Most schools around the country haven’t met officially since mid-March. Many have begun online learning to keep brains fresh and maintain progress. Traditional end-of-grade testing will be canceled in many places, and there’s a good chance that most students won’t return to “school” until next fall. So what will all this mean? Hard to say for sure, but I do think it will spark a nationwide discussion on our education system, which almost everyone agrees is broken in one way or another.
Questions to consider: Will online set-ups eliminate snow days or school being canceled for any traditional reason ever again? Do we really need to go past March anyway? Should we give students of a certain age the opportunity to complete higher grades online, and on their own schedule? Should we revamp high schools to feature a basic education for the first two years, then specialized career-oriented educations the final two years? Should all standardized testing just go away?
There are a million things to consider with these and other questions that might come up, so the discussion should be interesting.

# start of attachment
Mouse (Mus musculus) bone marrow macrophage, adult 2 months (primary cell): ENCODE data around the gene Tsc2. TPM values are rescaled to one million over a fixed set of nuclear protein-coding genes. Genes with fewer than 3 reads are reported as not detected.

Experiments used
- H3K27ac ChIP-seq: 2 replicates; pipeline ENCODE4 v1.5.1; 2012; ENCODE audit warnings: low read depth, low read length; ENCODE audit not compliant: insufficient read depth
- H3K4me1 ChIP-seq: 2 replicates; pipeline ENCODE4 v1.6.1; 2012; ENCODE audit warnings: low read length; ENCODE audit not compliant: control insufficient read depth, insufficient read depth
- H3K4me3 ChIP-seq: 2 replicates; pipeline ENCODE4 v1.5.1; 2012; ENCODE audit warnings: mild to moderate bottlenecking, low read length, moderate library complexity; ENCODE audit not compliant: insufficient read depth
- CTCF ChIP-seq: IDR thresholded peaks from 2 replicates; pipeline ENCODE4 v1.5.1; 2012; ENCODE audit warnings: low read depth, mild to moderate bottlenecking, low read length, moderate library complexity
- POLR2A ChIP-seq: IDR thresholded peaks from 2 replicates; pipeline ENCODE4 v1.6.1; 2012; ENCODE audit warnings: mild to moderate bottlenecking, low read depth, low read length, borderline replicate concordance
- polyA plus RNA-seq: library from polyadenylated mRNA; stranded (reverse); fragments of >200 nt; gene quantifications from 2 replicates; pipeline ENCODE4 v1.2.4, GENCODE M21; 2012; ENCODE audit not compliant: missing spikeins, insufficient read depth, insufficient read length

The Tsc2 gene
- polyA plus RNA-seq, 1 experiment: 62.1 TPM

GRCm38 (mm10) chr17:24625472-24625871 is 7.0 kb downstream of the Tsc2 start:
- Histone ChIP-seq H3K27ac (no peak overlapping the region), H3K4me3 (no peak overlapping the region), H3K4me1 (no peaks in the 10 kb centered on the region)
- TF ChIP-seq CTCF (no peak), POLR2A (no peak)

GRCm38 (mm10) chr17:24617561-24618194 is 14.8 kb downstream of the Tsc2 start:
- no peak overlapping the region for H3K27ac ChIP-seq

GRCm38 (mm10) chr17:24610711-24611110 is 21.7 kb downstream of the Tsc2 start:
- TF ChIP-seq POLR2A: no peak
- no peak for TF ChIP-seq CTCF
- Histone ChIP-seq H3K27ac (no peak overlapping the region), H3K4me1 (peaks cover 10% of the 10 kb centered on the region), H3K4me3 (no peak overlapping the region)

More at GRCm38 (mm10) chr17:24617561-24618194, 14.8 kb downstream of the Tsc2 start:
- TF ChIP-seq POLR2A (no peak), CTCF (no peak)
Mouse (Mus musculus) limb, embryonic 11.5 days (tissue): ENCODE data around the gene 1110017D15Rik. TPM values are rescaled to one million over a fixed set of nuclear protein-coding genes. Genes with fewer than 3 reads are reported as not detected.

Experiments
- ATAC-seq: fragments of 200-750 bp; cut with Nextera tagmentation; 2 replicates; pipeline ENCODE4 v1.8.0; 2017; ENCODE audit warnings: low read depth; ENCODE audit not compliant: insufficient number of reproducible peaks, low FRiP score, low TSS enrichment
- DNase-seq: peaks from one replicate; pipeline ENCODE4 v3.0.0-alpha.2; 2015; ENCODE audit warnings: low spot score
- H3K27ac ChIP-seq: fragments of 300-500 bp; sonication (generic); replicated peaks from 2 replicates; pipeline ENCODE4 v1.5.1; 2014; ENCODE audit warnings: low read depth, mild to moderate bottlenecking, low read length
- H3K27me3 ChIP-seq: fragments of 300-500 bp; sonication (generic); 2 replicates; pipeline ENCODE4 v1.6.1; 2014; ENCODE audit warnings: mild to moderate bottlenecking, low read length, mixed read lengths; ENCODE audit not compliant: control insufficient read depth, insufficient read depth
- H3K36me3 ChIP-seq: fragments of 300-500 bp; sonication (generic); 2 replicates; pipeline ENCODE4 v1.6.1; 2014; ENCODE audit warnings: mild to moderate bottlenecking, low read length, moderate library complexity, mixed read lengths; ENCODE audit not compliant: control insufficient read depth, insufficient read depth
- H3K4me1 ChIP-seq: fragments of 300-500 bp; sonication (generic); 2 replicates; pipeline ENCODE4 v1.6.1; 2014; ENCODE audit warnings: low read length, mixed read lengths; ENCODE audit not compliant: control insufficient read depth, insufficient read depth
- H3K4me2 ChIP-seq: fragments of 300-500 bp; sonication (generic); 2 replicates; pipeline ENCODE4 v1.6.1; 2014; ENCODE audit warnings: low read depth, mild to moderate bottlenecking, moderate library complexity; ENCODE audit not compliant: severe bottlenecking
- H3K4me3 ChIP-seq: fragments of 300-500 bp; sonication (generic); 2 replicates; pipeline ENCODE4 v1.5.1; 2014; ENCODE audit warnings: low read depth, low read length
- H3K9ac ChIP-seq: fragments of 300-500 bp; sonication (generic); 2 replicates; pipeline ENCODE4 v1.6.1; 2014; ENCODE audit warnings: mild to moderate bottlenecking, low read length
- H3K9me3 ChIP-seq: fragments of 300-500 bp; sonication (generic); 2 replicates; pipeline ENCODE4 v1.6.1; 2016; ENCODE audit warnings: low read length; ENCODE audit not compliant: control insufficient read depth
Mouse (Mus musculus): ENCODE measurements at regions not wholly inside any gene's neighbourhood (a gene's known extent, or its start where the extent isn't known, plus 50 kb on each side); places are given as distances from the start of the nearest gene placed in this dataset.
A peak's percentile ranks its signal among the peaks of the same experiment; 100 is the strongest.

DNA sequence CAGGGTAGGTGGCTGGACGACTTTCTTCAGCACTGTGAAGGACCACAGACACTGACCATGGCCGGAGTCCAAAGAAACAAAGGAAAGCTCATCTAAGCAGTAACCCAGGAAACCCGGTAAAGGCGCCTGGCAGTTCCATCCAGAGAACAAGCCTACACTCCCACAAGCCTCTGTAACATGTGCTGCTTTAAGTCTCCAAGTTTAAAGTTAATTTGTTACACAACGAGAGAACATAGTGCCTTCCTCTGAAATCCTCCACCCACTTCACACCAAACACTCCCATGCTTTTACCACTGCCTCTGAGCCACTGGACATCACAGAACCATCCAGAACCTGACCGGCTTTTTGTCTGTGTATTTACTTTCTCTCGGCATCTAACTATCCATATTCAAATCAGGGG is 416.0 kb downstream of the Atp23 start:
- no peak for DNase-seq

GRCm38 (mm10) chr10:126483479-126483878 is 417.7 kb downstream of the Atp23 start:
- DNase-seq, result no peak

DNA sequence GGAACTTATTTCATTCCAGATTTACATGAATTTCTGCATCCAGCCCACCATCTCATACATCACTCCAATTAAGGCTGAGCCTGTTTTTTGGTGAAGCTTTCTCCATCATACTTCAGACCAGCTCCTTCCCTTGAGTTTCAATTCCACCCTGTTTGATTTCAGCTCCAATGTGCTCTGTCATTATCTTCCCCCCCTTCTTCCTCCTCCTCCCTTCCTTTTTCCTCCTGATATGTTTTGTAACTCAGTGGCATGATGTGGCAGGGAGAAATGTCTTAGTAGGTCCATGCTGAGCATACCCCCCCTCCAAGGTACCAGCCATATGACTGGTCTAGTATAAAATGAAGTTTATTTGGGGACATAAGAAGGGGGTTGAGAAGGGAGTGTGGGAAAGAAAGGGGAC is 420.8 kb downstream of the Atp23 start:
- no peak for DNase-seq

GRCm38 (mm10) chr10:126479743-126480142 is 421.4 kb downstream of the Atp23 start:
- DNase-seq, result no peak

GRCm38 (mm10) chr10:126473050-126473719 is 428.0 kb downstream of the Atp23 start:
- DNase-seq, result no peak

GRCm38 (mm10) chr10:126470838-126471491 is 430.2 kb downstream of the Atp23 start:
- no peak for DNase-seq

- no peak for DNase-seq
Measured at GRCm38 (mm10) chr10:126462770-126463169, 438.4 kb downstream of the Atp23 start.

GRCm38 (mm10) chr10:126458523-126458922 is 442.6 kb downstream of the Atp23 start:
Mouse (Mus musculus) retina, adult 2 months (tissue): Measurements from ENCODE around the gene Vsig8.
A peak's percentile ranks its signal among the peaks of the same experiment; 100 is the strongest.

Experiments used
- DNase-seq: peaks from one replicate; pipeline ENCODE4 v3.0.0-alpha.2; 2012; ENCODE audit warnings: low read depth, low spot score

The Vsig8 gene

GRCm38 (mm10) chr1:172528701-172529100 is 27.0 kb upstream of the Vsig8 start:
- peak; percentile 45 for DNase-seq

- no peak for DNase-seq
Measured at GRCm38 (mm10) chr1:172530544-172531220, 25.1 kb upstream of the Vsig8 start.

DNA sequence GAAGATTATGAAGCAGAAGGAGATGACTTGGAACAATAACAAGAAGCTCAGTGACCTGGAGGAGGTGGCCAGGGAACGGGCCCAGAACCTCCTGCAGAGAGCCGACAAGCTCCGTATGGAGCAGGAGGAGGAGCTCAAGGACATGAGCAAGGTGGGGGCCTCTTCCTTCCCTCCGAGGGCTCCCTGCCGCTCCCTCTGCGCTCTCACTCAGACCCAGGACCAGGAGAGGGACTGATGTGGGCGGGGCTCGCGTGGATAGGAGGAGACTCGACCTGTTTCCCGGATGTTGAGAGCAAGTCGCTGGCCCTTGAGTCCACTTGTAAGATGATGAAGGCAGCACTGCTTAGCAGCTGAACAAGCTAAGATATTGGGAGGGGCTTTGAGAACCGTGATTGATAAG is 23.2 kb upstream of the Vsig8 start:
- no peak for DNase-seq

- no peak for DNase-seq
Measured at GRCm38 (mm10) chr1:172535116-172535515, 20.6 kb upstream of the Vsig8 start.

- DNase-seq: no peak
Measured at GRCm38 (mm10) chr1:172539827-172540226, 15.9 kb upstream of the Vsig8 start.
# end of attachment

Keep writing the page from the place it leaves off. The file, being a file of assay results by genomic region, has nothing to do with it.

What also might happen: The severely shortened school year will cause a major drop-off in student preparedness for the next grade, which will cause an unpleasant set of dominoes to fall. In short: More school, not less.
There has to be some change, right?
Again, my expertise in all the above areas is limited to hunches based on anecdotal evidence and, perhaps, wishful thinking. I’m sure that even the actual experts have differing ideas of what this will mean for everything in the long run. There have already been many attempts to put this thing in perspective and offer potential lessons, so there’s no shortage of reading material on the matter.
But it seems unrealistic to expect everything to literally go back to the way it was in January or February. There will almost certainly be some kind of change. That usually happens after terrible worldwide events as we look for ways to keep them from happening again. Some changes might come in the form of policy. Others might happen more
Then again, remember right after 9/11, when there were all kinds of predictions about how it would change us as a society? There were some permanent changes, for sure (airport security lines, for example), but other theories related to our supposed collective fear and reluctance and collective patriotism didn’t pan out for long at all. In many ways, it only took a year or so for most people to “move past” Sept. 11, 2001, even as harsh as that sounds.
But COVID-19 isn’t 9/11, so there are no certainties about how things will play out six months or six years from now. But change of some kind seems likely.
The only questions are how soon the changes will arrive, and how long they’ll last.